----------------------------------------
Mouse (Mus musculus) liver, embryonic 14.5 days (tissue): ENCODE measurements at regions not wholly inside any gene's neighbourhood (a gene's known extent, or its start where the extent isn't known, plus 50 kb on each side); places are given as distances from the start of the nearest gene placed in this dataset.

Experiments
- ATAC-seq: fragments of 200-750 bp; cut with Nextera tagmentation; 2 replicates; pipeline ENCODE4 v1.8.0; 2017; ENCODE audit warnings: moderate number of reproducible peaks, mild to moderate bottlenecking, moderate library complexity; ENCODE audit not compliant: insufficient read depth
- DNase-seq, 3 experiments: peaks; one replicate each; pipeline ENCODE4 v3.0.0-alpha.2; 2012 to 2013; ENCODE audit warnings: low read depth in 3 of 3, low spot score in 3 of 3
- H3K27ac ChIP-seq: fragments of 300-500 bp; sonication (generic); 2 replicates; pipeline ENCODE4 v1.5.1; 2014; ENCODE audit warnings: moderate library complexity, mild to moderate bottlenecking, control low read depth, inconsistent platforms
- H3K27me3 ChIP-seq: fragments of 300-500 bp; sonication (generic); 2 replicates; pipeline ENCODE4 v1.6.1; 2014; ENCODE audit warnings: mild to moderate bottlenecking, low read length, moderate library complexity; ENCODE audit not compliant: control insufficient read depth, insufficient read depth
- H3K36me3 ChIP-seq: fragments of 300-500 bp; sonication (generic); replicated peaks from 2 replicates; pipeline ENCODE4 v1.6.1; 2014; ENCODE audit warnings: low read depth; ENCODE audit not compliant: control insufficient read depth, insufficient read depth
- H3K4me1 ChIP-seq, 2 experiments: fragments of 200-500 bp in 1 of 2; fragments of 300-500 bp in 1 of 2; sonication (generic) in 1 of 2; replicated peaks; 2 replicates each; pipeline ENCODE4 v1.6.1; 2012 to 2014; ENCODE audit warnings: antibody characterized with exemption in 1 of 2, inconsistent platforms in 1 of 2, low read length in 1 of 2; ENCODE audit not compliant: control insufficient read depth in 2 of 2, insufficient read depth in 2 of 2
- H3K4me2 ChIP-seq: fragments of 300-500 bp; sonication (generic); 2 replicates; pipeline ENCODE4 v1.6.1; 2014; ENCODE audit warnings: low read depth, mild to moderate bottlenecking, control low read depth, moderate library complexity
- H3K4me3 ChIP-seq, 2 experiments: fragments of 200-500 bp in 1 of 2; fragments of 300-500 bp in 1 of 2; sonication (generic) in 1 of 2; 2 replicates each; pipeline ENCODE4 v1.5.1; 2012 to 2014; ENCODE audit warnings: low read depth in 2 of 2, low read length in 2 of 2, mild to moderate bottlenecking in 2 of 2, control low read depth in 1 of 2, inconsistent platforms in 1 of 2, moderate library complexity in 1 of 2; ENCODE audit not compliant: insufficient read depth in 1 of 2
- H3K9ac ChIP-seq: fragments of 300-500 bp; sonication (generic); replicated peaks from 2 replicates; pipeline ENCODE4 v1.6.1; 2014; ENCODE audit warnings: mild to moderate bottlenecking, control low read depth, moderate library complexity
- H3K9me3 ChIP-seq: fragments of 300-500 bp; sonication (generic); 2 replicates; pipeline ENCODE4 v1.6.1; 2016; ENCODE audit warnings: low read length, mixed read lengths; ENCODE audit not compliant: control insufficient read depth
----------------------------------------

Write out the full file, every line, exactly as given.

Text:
Mouse (Mus musculus) liver, embryonic 14.5 days (tissue): ENCODE measurements at regions not wholly inside any gene's neighbourhood (a gene's known extent, or its start where the extent isn't known, plus 50 kb on each side); places are given as distances from the start of the nearest gene placed in this dataset.

Experiments
- ATAC-seq: fragments of 200-750 bp; cut with Nextera tagmentation; 2 replicates; pipeline ENCODE4 v1.8.0; 2017; ENCODE audit warnings: moderate number of reproducible peaks, mild to moderate bottlenecking, moderate library complexity; ENCODE audit not compliant: insufficient read depth
- DNase-seq, 3 experiments: peaks; one replicate each; pipeline ENCODE4 v3.0.0-alpha.2; 2012 to 2013; ENCODE audit warnings: low read depth in 3 of 3, low spot score in 3 of 3
- H3K27ac ChIP-seq: fragments of 300-500 bp; sonication (generic); 2 replicates; pipeline ENCODE4 v1.5.1; 2014; ENCODE audit warnings: moderate library complexity, mild to moderate bottlenecking, control low read depth, inconsistent platforms
- H3K27me3 ChIP-seq: fragments of 300-500 bp; sonication (generic); 2 replicates; pipeline ENCODE4 v1.6.1; 2014; ENCODE audit warnings: mild to moderate bottlenecking, low read length, moderate library complexity; ENCODE audit not compliant: control insufficient read depth, insufficient read depth
- H3K36me3 ChIP-seq: fragments of 300-500 bp; sonication (generic); replicated peaks from 2 replicates; pipeline ENCODE4 v1.6.1; 2014; ENCODE audit warnings: low read depth; ENCODE audit not compliant: control insufficient read depth, insufficient read depth
- H3K4me1 ChIP-seq, 2 experiments: fragments of 200-500 bp in 1 of 2; fragments of 300-500 bp in 1 of 2; sonication (generic) in 1 of 2; replicated peaks; 2 replicates each; pipeline ENCODE4 v1.6.1; 2012 to 2014; ENCODE audit warnings: antibody characterized with exemption in 1 of 2, inconsistent platforms in 1 of 2, low read length in 1 of 2; ENCODE audit not compliant: control insufficient read depth in 2 of 2, insufficient read depth in 2 of 2
- H3K4me2 ChIP-seq: fragments of 300-500 bp; sonication (generic); 2 replicates; pipeline ENCODE4 v1.6.1; 2014; ENCODE audit warnings: low read depth, mild to moderate bottlenecking, control low read depth, moderate library complexity
- H3K4me3 ChIP-seq, 2 experiments: fragments of 200-500 bp in 1 of 2; fragments of 300-500 bp in 1 of 2; sonication (generic) in 1 of 2; 2 replicates each; pipeline ENCODE4 v1.5.1; 2012 to 2014; ENCODE audit warnings: low read depth in 2 of 2, low read length in 2 of 2, mild to moderate bottlenecking in 2 of 2, control low read depth in 1 of 2, inconsistent platforms in 1 of 2, moderate library complexity in 1 of 2; ENCODE audit not compliant: insufficient read depth in 1 of 2
- H3K9ac ChIP-seq: fragments of 300-500 bp; sonication (generic); replicated peaks from 2 replicates; pipeline ENCODE4 v1.6.1; 2014; ENCODE audit warnings: mild to moderate bottlenecking, control low read depth, moderate library complexity
- H3K9me3 ChIP-seq: fragments of 300-500 bp; sonication (generic); 2 replicates; pipeline ENCODE4 v1.6.1; 2016; ENCODE audit warnings: low read length, mixed read lengths; ENCODE audit not compliant: control insufficient read depth